PhD Oral Qualifying Examination : Development of homogeneous and continuous protease assays using liquid crystal

Speaker Mahbuba Jannat (Supervisor: A/Prof Yang Kun-Lin)

Host Department of Chemical and Biomolecular Engineering

Date/Time 07 Dec - 07 Dec, 9.00AM

Venue E5-02-32 , Faculty of Engineering, National University of Singapore


Proteases play very important roles in various biological processes such as food digestion, wound healing, blood coagulation and some terminal disease development. Because of their high importance, there has been a lot of research activities in development of next-generation protease assays. Recently, liquid crystal (LC) based protease assays attract huge attention in literatures because of their unique features such as naked-eye detection, label-free technique and real-time protease activity monitoring. However, further studies are still required to improve LC-based protease assays due to many existing challenges. Firstly, short oligopeptides are used as substrates in LC-based protease assays, but immobilization of these substrates on LC-compatible surfaces is difficult to control. Secondly, there is no direct comparison between LC-based protease assays and standard proteases assays. This is because LC-based protease assays are heterogenous assays whereas standard protease assays are homogenous assays. Finally, there is still no reliable way of quantifying the amount of peptides immobilized on the surface and degree of peptide cleavage. In this study, we aim to address these challenges by developing new LC-based assays which do not require immobilized oligopeptide as substrates. Moreover, we aim to exploit microfluidic devices and combine them with LC-based assays to enable continuous monitoring of protease activities.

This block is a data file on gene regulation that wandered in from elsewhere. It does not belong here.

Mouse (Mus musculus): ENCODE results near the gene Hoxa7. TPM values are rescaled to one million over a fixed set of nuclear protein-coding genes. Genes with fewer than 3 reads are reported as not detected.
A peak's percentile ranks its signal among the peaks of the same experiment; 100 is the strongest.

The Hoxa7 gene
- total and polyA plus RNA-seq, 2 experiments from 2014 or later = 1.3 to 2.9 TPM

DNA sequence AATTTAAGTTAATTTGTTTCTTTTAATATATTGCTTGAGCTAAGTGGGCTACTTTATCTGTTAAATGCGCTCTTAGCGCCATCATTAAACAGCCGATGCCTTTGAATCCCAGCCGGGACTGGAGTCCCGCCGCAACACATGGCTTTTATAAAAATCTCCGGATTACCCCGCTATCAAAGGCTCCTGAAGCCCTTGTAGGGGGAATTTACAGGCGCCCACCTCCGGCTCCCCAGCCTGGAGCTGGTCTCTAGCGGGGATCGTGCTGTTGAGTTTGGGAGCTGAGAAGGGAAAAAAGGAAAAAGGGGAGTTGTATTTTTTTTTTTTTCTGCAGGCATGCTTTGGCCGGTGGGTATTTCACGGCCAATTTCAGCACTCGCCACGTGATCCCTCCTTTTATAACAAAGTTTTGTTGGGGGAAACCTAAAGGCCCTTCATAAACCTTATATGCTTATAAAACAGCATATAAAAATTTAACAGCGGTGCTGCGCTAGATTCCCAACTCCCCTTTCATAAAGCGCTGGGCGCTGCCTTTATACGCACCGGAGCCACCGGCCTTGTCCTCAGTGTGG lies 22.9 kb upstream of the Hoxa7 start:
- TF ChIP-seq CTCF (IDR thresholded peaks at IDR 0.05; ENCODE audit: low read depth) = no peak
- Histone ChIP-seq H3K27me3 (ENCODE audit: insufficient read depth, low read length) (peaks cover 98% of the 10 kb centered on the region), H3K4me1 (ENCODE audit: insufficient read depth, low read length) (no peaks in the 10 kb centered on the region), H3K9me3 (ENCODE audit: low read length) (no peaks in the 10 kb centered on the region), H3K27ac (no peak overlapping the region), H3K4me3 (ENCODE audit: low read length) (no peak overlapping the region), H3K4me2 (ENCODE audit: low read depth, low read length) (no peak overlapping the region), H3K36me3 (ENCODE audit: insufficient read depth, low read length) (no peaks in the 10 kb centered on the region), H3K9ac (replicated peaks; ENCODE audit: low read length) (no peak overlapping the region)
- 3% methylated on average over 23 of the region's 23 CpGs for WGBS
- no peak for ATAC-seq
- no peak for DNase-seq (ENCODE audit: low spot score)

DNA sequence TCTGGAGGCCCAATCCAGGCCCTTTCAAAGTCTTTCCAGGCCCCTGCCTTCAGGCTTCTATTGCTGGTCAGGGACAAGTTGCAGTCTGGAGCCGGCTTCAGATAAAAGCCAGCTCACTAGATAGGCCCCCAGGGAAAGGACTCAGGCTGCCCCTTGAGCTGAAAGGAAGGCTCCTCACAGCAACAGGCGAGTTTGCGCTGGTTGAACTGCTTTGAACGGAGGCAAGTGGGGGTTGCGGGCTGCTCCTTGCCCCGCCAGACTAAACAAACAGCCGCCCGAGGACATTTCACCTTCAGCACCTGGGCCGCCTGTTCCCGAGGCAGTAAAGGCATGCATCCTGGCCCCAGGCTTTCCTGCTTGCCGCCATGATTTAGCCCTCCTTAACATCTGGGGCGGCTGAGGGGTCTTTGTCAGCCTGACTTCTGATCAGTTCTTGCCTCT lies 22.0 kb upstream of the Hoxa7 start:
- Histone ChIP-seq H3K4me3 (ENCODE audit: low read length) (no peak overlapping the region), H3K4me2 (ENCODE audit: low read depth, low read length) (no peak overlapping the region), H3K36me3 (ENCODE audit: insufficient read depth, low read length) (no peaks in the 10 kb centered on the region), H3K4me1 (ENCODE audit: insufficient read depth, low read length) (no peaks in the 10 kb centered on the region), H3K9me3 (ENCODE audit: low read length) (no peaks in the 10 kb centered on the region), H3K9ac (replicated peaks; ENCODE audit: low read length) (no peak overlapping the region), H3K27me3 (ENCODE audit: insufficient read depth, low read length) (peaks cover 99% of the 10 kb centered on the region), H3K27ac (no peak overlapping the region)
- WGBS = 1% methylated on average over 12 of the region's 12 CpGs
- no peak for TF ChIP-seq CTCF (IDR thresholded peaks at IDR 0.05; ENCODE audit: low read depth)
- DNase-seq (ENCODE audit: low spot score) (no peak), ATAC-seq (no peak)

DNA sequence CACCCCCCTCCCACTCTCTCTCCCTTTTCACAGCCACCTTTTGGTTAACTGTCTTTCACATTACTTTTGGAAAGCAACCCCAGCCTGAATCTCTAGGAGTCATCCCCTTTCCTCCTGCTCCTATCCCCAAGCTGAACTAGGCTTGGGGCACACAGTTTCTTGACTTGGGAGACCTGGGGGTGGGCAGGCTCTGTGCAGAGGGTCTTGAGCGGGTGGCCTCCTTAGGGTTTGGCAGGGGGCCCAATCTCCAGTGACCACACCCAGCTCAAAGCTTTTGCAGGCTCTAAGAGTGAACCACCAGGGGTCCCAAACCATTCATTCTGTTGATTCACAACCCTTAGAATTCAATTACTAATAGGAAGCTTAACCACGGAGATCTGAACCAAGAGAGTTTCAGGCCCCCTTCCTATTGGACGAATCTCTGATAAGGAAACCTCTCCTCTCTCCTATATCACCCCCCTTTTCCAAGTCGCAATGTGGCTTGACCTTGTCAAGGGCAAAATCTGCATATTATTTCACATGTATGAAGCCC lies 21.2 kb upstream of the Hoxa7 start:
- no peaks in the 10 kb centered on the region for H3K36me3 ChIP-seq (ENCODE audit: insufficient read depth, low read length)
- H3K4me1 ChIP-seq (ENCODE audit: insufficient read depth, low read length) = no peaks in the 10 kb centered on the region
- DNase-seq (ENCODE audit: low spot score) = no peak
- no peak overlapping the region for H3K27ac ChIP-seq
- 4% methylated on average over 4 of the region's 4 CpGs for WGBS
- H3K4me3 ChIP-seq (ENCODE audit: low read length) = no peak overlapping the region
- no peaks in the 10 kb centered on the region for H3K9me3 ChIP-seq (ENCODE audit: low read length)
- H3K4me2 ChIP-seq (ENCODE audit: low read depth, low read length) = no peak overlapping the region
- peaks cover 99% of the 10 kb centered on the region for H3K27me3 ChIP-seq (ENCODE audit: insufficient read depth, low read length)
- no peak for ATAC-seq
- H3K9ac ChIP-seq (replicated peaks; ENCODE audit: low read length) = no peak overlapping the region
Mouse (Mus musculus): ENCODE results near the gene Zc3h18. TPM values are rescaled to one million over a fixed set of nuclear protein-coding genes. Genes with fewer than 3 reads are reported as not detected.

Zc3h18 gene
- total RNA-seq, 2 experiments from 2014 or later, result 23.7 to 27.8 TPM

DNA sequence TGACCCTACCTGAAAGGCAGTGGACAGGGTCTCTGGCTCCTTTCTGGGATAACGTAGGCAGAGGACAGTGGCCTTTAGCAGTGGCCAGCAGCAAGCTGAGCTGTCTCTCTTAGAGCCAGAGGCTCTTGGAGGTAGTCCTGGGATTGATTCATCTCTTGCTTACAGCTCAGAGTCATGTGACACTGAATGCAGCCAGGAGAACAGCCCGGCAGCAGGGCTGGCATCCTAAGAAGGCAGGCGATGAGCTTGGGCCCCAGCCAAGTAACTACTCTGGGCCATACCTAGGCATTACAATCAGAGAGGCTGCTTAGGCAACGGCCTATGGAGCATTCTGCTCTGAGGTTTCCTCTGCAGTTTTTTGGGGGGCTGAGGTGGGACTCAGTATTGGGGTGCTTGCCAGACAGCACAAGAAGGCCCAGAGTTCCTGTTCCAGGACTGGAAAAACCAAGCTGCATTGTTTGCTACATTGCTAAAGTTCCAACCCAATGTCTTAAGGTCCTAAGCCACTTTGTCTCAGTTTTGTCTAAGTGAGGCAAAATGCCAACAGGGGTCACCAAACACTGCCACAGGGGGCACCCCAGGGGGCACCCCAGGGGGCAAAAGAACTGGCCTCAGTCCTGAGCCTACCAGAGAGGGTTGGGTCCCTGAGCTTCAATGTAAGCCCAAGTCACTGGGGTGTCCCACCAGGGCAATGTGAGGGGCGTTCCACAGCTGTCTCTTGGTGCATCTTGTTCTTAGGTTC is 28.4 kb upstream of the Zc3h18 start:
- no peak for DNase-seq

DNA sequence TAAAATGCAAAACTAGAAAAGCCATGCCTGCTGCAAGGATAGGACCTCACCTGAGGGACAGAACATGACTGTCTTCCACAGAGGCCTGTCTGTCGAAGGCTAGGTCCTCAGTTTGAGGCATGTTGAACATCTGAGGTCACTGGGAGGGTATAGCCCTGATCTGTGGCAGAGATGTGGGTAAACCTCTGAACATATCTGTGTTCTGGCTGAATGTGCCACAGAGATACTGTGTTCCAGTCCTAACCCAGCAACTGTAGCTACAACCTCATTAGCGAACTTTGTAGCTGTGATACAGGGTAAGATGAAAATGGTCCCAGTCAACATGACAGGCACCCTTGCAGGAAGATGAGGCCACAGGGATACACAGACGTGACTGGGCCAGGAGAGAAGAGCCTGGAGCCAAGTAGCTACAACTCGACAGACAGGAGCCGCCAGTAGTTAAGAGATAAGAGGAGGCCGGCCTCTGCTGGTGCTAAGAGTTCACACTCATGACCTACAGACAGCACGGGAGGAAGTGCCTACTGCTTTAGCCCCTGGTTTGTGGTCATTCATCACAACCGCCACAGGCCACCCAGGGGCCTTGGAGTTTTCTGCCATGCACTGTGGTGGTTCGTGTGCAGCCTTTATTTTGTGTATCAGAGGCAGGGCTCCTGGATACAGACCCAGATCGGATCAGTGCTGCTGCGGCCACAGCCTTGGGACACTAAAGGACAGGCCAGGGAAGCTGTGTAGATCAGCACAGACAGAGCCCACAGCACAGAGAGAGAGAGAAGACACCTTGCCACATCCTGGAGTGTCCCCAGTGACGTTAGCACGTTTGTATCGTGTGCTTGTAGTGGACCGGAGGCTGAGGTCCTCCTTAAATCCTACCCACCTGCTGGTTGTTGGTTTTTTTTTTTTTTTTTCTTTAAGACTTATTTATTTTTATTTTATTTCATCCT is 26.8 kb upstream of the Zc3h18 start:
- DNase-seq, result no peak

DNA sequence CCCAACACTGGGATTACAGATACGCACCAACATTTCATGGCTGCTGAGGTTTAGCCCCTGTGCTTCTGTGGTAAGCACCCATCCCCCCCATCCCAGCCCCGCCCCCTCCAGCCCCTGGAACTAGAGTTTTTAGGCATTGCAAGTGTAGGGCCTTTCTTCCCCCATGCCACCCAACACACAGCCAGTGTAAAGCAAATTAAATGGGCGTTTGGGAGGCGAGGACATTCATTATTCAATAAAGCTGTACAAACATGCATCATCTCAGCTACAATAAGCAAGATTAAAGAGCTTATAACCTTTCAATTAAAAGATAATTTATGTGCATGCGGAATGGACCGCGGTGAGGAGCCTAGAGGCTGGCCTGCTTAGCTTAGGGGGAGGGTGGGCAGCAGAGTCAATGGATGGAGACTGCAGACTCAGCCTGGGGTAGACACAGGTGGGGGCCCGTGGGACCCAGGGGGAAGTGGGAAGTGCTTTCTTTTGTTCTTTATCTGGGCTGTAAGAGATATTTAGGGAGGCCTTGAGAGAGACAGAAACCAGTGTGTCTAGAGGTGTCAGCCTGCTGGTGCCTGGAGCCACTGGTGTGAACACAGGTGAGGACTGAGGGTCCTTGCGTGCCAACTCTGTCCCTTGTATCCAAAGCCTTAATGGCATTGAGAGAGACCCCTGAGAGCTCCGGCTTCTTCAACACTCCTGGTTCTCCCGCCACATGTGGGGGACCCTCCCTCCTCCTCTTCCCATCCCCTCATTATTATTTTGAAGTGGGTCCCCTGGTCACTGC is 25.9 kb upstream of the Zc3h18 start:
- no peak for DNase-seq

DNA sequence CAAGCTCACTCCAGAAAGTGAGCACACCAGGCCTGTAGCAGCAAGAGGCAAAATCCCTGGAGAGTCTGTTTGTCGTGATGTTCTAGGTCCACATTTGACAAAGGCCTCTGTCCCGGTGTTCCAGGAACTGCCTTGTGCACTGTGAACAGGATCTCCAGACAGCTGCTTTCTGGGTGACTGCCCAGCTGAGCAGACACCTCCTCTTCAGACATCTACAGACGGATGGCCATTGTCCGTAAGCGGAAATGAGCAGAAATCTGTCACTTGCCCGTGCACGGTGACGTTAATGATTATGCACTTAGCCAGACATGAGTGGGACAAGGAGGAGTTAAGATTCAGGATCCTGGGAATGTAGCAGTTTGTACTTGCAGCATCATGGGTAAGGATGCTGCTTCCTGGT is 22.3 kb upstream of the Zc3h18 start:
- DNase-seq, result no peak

Recently, we developed a homogenous assay in which free casein molecules are mixed with proteases in buffer solutions. In this configuration, protease activities are directly related to the amounts of peptides released from casein.  We anticipate that protease activities can be determined more precisely because both protease and substrates are in their native states. Next, LC is used as a tool to quantify concentrations of peptide fragment and give optical signal for visual detection. Finally, this technique is incorporated into a millifluidic device to develop a continuous assay in which manual sampling is minimized.